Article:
Last Friday, more movie theaters across the country started reopening, even though COVID-19 is still running rampant in many states. If you decide to take in a movie at the theater anytime soon, please wear a mask and practice social distancing. On that note, here are a few capsule reviews of movies that hit theaters, streaming services and VOD platforms last week.
Writer and director Richard Tanne, who made his wonderfully heartfelt directorial debut in 2016 with his young Barack and Michelle Obama love story Southside With You, gets a bit too melodramatic with his sophomore film Chemical Hearts. Adapted from the 2016 book Our Chemical Hearts by Krystal Sutherland, the complicated teenage romance seems like perfect fodder for the YA crowd looking for the next tale of unrequited love to put their hearts on edge, but the film's R-rating would disagree. Despite not really knowing its base audience, Tanne effectively sets up an impassioned narrative about Henry (Austin Abrams), a love-struck young newspaper editor, who falls hard for Grace (Lili Reinhart), the new girl at school carrying some hefty emotional baggage. The personal tragedy Grace is dealing with, which is the reason she cannot give herself completely to Henry, slowly reveals itself throughout the film and becomes the most interesting and realistic part of the movie. But Tanne also spreads the metaphors on thick. For example, Henry, who practices the Japanese art form of Kintsugi, where the artist repairs broken pottery, wants to help Grace with her problems and “fix” her, too. At this point, audiences might be disappointed that Coldplay’s “Fix You” is not included in the soundtrack. If anything, Chemical Hearts will remind those viewers, who didn’t end up marrying their high school sweetheart, how painful young love can be. A portion of this capsule review originally ran at News4SA. Chemical Hearts is currently available on Amazon Prime. 2.5 out of 5 stars (not recommended)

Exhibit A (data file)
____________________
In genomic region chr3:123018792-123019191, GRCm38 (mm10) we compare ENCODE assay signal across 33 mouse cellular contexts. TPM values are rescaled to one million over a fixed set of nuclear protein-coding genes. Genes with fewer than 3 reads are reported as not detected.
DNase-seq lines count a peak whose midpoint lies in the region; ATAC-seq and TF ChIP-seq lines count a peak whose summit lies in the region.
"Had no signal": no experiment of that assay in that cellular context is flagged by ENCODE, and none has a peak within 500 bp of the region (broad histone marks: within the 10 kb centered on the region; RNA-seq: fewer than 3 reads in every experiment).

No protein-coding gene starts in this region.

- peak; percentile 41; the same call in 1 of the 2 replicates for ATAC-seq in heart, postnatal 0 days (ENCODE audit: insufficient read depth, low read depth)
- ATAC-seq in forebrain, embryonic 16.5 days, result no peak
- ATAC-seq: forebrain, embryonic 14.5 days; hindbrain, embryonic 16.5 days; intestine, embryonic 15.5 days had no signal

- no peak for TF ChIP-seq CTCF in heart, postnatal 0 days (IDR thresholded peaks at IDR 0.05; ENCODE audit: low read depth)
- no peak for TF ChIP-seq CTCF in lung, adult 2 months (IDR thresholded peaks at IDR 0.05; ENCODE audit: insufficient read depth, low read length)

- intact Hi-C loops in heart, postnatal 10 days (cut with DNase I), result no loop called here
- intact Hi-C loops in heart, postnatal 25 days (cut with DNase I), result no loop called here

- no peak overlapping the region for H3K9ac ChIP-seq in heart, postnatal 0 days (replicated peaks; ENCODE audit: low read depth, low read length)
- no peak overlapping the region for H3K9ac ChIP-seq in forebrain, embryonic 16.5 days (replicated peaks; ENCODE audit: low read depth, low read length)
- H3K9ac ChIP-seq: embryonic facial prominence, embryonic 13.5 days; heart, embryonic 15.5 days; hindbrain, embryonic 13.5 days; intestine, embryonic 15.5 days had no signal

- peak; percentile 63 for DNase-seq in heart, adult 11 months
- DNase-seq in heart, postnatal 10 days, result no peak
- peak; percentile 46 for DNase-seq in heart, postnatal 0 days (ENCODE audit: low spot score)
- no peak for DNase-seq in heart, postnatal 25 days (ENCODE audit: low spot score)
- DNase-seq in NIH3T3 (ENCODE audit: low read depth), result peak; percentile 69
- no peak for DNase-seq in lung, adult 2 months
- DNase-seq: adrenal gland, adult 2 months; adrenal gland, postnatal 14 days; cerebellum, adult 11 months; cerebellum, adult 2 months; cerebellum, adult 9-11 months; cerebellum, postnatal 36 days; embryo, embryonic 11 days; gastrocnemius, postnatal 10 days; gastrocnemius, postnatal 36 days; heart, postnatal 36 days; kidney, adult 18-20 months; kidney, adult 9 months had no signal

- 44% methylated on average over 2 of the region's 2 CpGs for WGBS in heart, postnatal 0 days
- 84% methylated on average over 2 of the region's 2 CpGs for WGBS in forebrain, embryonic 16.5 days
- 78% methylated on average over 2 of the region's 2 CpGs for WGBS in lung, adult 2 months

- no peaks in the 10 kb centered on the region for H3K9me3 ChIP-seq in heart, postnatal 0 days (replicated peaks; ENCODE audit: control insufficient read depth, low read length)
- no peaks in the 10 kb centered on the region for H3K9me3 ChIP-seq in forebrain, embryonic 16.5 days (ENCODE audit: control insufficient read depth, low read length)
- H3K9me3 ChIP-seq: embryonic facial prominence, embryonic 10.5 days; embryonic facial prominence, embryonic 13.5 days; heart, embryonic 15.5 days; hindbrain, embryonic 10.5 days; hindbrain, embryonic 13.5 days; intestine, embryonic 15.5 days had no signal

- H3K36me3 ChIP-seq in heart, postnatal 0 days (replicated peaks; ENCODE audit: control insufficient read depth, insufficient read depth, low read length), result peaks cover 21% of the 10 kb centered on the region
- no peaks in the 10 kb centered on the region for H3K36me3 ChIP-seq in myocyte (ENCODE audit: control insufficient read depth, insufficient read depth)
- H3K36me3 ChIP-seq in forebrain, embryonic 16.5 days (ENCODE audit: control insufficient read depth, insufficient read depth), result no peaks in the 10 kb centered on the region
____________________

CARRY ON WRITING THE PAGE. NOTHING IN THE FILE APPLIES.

The One and Only Ivan